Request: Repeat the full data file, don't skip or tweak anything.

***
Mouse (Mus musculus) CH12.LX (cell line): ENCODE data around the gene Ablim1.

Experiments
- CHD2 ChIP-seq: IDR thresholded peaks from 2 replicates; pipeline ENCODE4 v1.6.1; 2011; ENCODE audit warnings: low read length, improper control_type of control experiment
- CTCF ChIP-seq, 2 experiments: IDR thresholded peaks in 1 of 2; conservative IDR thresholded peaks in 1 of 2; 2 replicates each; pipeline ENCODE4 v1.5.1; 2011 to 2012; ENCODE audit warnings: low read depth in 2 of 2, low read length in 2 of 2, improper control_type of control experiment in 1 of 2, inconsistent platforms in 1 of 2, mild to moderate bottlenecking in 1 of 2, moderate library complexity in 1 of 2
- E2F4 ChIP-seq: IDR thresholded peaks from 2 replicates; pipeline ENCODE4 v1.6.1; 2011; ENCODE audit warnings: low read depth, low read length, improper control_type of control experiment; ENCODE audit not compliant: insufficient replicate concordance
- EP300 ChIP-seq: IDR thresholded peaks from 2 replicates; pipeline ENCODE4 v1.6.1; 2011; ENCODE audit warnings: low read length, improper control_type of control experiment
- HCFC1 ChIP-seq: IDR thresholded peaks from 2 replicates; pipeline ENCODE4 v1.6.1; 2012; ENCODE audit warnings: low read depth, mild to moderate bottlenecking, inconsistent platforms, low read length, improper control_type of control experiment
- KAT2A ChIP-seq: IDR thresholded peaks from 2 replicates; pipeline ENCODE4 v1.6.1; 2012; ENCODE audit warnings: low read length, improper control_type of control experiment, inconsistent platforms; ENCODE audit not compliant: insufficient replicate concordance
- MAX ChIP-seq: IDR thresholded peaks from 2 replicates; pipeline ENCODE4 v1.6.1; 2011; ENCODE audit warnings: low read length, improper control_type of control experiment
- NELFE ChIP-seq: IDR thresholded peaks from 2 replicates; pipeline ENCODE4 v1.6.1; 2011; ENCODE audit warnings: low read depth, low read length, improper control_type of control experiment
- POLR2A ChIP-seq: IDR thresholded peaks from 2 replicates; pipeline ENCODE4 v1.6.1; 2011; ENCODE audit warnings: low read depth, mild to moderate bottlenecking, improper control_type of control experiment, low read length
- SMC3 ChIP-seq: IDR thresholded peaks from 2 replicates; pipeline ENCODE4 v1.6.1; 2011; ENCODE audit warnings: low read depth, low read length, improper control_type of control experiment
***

Mouse (Mus musculus) CH12.LX (cell line): ENCODE data around the gene Ablim1.

Experiments
- CHD2 ChIP-seq: IDR thresholded peaks from 2 replicates; pipeline ENCODE4 v1.6.1; 2011; ENCODE audit warnings: low read length, improper control_type of control experiment
- CTCF ChIP-seq, 2 experiments: IDR thresholded peaks in 1 of 2; conservative IDR thresholded peaks in 1 of 2; 2 replicates each; pipeline ENCODE4 v1.5.1; 2011 to 2012; ENCODE audit warnings: low read depth in 2 of 2, low read length in 2 of 2, improper control_type of control experiment in 1 of 2, inconsistent platforms in 1 of 2, mild to moderate bottlenecking in 1 of 2, moderate library complexity in 1 of 2
- E2F4 ChIP-seq: IDR thresholded peaks from 2 replicates; pipeline ENCODE4 v1.6.1; 2011; ENCODE audit warnings: low read depth, low read length, improper control_type of control experiment; ENCODE audit not compliant: insufficient replicate concordance
- EP300 ChIP-seq: IDR thresholded peaks from 2 replicates; pipeline ENCODE4 v1.6.1; 2011; ENCODE audit warnings: low read length, improper control_type of control experiment
- HCFC1 ChIP-seq: IDR thresholded peaks from 2 replicates; pipeline ENCODE4 v1.6.1; 2012; ENCODE audit warnings: low read depth, mild to moderate bottlenecking, inconsistent platforms, low read length, improper control_type of control experiment
- KAT2A ChIP-seq: IDR thresholded peaks from 2 replicates; pipeline ENCODE4 v1.6.1; 2012; ENCODE audit warnings: low read length, improper control_type of control experiment, inconsistent platforms; ENCODE audit not compliant: insufficient replicate concordance
- MAX ChIP-seq: IDR thresholded peaks from 2 replicates; pipeline ENCODE4 v1.6.1; 2011; ENCODE audit warnings: low read length, improper control_type of control experiment
- NELFE ChIP-seq: IDR thresholded peaks from 2 replicates; pipeline ENCODE4 v1.6.1; 2011; ENCODE audit warnings: low read depth, low read length, improper control_type of control experiment
- POLR2A ChIP-seq: IDR thresholded peaks from 2 replicates; pipeline ENCODE4 v1.6.1; 2011; ENCODE audit warnings: low read depth, mild to moderate bottlenecking, improper control_type of control experiment, low read length
- SMC3 ChIP-seq: IDR thresholded peaks from 2 replicates; pipeline ENCODE4 v1.6.1; 2011; ENCODE audit warnings: low read depth, low read length, improper control_type of control experiment